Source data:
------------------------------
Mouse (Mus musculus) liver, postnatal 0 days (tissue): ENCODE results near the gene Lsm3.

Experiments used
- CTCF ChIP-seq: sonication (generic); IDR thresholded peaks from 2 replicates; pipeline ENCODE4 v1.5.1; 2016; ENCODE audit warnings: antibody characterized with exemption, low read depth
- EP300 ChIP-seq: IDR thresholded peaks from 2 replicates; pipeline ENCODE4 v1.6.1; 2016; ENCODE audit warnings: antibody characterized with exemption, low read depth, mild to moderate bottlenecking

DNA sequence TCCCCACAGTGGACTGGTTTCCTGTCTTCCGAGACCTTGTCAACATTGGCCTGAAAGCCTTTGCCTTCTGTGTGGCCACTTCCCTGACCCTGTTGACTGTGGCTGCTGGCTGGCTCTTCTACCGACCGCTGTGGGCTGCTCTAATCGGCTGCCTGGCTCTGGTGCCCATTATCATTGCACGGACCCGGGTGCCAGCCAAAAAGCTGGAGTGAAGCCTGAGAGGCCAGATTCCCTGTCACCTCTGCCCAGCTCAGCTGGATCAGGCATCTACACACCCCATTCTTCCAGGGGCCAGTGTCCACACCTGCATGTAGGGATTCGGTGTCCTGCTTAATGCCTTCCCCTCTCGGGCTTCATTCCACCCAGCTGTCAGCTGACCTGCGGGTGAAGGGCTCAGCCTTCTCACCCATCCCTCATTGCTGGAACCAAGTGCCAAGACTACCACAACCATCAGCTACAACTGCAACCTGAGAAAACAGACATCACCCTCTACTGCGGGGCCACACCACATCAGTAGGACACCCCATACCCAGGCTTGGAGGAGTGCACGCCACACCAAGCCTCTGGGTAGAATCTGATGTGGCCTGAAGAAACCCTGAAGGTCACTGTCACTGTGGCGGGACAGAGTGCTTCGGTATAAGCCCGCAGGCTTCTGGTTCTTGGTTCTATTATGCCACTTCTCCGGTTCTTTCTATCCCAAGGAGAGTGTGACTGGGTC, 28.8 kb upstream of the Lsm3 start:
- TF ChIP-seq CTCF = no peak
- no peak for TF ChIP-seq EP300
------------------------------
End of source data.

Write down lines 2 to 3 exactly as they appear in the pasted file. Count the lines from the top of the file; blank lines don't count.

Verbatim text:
Experiments used
- CTCF ChIP-seq: sonication (generic); IDR thresholded peaks from 2 replicates; pipeline ENCODE4 v1.5.1; 2016; ENCODE audit warnings: antibody characterized with exemption, low read depth